Producer: Ezra Edelman
Featuring: Larry Bird, Magic Johnson, Kevin McHale, Pat Riley, Bryant Gumbel and more
Premieres: HBO, March 6, 8 p.m.
The history of the NBA is a history of rivalries: Bill Russell and Jerry West, Michael Jordan and Isaiah Thomas, Kobe Bryant and LeBron James.
None, however, has left a greater impact than the one that began in earnest during the 1979 NCAA title game, when a young man from East Lansing, Mich. named Earvin “Magic” Johnson led Michigan State to a win over an upstart, undefeated Indiana State team with Larry Bird at its helm.
The inextricable bond between the two very different men – Magic the African-American life of the party showman, Larry the White blue-collar worker with a penchant for surliness – is the subject of the HBO documentary “Magic & Bird: A Courtship of Rivals.”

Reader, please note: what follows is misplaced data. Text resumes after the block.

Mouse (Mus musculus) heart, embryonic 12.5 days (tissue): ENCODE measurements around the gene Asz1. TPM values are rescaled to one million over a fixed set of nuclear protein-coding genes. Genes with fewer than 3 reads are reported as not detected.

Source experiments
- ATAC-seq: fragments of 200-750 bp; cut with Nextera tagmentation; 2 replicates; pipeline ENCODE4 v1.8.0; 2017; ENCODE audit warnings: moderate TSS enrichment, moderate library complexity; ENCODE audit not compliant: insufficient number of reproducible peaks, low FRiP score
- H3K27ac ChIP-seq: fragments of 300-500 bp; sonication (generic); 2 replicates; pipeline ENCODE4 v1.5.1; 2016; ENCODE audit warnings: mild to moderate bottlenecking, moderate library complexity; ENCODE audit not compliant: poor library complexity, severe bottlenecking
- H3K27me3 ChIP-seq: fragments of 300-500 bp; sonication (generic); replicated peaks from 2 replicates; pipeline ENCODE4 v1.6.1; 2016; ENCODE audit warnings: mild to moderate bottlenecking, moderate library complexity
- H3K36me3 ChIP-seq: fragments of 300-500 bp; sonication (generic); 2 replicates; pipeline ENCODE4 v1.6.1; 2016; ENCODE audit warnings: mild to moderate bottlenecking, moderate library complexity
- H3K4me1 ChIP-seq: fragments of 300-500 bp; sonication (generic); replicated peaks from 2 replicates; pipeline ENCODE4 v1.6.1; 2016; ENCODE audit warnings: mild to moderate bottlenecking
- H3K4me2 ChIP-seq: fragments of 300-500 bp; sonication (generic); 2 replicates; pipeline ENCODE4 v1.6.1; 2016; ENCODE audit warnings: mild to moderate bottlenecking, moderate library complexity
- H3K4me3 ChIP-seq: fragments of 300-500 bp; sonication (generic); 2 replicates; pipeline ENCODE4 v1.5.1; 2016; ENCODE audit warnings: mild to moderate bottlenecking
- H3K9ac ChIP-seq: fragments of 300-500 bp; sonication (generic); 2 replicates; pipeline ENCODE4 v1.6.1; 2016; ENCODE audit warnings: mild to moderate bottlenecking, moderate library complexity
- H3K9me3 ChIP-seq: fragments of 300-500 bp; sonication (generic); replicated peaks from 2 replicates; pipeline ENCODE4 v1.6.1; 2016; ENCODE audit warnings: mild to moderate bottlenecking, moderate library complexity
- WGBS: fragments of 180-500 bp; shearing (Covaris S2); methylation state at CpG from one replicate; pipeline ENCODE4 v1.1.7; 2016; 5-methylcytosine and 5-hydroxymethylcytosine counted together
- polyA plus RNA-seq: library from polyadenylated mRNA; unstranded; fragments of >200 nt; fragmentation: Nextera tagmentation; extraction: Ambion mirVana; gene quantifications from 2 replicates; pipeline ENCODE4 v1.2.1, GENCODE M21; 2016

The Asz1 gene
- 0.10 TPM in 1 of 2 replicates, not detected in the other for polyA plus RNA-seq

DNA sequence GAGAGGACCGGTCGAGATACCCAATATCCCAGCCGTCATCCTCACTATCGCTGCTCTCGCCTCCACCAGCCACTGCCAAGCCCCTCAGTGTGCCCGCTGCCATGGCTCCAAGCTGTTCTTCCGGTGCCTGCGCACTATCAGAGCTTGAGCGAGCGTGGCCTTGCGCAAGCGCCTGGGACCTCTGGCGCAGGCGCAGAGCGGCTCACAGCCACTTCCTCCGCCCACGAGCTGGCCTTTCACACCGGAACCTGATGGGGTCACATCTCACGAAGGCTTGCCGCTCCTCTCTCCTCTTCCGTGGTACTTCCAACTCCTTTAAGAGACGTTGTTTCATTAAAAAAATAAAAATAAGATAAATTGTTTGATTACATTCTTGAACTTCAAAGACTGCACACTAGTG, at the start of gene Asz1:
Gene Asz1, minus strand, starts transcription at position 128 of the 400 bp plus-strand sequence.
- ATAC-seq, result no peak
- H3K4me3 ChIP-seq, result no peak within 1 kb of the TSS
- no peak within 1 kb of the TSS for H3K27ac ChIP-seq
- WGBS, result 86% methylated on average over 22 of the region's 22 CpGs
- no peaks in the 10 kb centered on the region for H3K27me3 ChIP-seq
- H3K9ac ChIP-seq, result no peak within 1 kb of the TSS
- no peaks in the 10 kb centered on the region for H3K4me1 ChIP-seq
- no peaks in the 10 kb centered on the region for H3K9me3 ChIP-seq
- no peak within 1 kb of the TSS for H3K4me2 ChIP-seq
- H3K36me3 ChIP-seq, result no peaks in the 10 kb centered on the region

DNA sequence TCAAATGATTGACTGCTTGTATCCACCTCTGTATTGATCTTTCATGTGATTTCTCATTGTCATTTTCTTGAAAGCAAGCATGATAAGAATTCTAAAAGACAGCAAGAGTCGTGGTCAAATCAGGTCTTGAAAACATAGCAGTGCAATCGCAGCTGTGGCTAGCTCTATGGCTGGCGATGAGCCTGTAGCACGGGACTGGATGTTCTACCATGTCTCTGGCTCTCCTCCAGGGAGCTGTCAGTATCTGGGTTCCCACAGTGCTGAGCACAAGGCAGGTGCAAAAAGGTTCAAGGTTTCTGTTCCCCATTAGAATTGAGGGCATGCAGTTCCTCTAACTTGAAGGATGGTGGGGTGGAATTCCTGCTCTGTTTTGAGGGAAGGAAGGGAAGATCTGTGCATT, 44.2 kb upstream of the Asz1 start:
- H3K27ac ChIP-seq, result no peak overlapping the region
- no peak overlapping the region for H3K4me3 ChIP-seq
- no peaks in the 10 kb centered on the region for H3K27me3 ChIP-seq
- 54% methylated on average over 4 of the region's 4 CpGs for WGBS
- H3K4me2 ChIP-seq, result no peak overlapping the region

The film incorporates a conventional talking heads format to recount the legends’ parallel stories. Both rise from unprivileged backgrounds to the height of the basketball world as members of the Lakers and Celtics. Always competitive, they keep tabs on each other in the morning box scores and admit to a shared, intense desire to one-up the other’s accomplishments. The brinkmanship climaxes in three closely fought NBA Finals meetings over the course of the '80s.
While the movie breaks no new stylistic ground, it scores one major coup: Larry and Magic consent to lengthy on-camera interviews. They offer candid insight into the emotions behind the rivalry, their wildly contrasting mindsets in dealing with the public and the press and, finally, the deep friendship that formed out of their shared experience at the fore of their sport.
When the men joined the NBA it was in disrepair, suffering low TV ratings and dwindling attendance. When they retired, it was at its height. With first-hand expert testimony and a wealth of historical footage the documentary achieves its most notable feat: the transformation of a narrative centered on a fierce competition into the story of the saving of a game.